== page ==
Criteria for attracting foreign property buyers spelt out by APFK

If you are contemplating buying an offshore property – as a small percentage of South Africans do each year with a view to spreading their investment base and/or securing themselves a holiday home – which destinations, right now, offer the best prospects?

Lanice Steward, MD of Anne Porter Knight Frank, has drawn attention to a survey, Knight Frank’s Annual Wealth Report, in which one section sets out to assess the ten fastest up-and-coming residential markets worldwide.

These, in KF’s view, are Portugal’s Silver Coast, Singapore, Bahia (in Brazil), Morocco, The Seychelles, Croatia, the Italian Riviera, Granada, Mauritius and perhaps surprisingly, the USA – where recent falls in price values have made many buys good value and where certain rural destinations, say Knight Frank, are still competitively priced.

The South African authorities, said Steward, should take note of the criteria which, in Knight Frank’s view, create a winning formula for attracting foreign property buyers. These are that the venue

1. should be tied into a global economy area and reasonably close to a major economic hub;

2. should have open and transparent property legislation for all international players and not be bogged down in excessive regulations. Question marks over the status of foreign owners should not exist;

3. should have an attractive environment;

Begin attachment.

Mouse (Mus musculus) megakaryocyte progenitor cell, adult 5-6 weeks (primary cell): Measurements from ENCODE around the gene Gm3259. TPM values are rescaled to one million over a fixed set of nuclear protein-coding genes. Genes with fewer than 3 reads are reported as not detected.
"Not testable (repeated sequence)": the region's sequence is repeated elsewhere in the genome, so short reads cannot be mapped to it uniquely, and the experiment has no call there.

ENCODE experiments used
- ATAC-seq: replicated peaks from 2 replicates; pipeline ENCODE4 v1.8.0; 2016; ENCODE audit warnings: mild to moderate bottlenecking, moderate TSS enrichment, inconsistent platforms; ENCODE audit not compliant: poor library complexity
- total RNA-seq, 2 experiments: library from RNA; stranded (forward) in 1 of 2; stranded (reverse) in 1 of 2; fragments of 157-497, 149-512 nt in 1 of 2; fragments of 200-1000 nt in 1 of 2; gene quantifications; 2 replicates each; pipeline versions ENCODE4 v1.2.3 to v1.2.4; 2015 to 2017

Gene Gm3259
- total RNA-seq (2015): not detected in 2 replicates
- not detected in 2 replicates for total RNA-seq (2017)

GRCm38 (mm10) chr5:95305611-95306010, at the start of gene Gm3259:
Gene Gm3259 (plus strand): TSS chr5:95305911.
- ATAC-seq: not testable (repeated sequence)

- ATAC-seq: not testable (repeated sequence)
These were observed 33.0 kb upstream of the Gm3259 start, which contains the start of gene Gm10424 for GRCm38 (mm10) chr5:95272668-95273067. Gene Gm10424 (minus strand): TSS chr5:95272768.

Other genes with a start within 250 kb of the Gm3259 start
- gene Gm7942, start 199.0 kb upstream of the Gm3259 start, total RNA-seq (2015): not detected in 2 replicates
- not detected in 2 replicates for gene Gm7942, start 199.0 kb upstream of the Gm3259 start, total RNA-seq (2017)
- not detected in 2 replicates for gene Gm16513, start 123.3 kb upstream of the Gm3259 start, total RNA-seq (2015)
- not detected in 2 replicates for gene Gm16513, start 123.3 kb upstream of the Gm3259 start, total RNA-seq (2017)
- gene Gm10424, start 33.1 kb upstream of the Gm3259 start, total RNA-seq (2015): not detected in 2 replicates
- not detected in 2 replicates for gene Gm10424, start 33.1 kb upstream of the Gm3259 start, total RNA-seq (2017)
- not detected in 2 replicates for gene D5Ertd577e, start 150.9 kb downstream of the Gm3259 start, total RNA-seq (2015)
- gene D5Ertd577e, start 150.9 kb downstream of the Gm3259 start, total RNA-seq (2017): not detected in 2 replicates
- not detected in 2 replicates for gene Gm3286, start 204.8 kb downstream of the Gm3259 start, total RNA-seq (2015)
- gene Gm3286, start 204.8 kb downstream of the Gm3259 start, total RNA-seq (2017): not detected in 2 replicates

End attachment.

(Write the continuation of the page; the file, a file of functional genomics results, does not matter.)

4. should be in well defined areas, often extending already successfully developed precincts; and

5. should have taxes that are less, rather than more, onerous than the average, along with incentives to encourage developers.

“It is noticeable,” said Steward, “that the areas which have attracted most property investments and which now have the highest property values – London, New York, Sydney, Monaco and others – are politically stable, reasonably secure and totally lacking in property legislation deterring foreign investment. They do not see foreign ownership as a threat, they see it as a means of attracting a wide range of ancillary investment and of participating more fully in the global economy.”

On the criteria mentioned above, said Steward, South Africa qualifies on four counts – but question marks still hang over the long-term status of foreign owners.

“These doubts and fears should, I believe, be addressed and put to rest,” said Steward.

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